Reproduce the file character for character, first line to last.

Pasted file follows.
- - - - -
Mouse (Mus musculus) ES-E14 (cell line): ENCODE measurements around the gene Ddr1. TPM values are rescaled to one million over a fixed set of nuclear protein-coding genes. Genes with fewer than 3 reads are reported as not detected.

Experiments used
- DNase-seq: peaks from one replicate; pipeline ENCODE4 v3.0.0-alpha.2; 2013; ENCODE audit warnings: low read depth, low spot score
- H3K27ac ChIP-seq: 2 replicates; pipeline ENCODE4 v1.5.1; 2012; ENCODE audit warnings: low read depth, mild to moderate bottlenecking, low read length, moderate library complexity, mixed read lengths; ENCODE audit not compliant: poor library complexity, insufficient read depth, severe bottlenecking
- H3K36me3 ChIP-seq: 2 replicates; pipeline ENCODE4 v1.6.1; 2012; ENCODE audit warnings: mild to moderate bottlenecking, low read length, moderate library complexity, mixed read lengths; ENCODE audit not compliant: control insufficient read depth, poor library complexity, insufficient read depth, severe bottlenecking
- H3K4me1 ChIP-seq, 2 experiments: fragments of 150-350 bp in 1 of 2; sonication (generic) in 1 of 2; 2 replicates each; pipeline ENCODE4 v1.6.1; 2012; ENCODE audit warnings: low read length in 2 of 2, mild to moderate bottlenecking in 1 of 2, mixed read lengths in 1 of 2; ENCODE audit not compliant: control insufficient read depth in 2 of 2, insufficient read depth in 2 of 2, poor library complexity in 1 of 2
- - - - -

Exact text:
Mouse (Mus musculus) ES-E14 (cell line): ENCODE measurements around the gene Ddr1. TPM values are rescaled to one million over a fixed set of nuclear protein-coding genes. Genes with fewer than 3 reads are reported as not detected.

Experiments used
- DNase-seq: peaks from one replicate; pipeline ENCODE4 v3.0.0-alpha.2; 2013; ENCODE audit warnings: low read depth, low spot score
- H3K27ac ChIP-seq: 2 replicates; pipeline ENCODE4 v1.5.1; 2012; ENCODE audit warnings: low read depth, mild to moderate bottlenecking, low read length, moderate library complexity, mixed read lengths; ENCODE audit not compliant: poor library complexity, insufficient read depth, severe bottlenecking
- H3K36me3 ChIP-seq: 2 replicates; pipeline ENCODE4 v1.6.1; 2012; ENCODE audit warnings: mild to moderate bottlenecking, low read length, moderate library complexity, mixed read lengths; ENCODE audit not compliant: control insufficient read depth, poor library complexity, insufficient read depth, severe bottlenecking
- H3K4me1 ChIP-seq, 2 experiments: fragments of 150-350 bp in 1 of 2; sonication (generic) in 1 of 2; 2 replicates each; pipeline ENCODE4 v1.6.1; 2012; ENCODE audit warnings: low read length in 2 of 2, mild to moderate bottlenecking in 1 of 2, mixed read lengths in 1 of 2; ENCODE audit not compliant: control insufficient read depth in 2 of 2, insufficient read depth in 2 of 2, poor library complexity in 1 of 2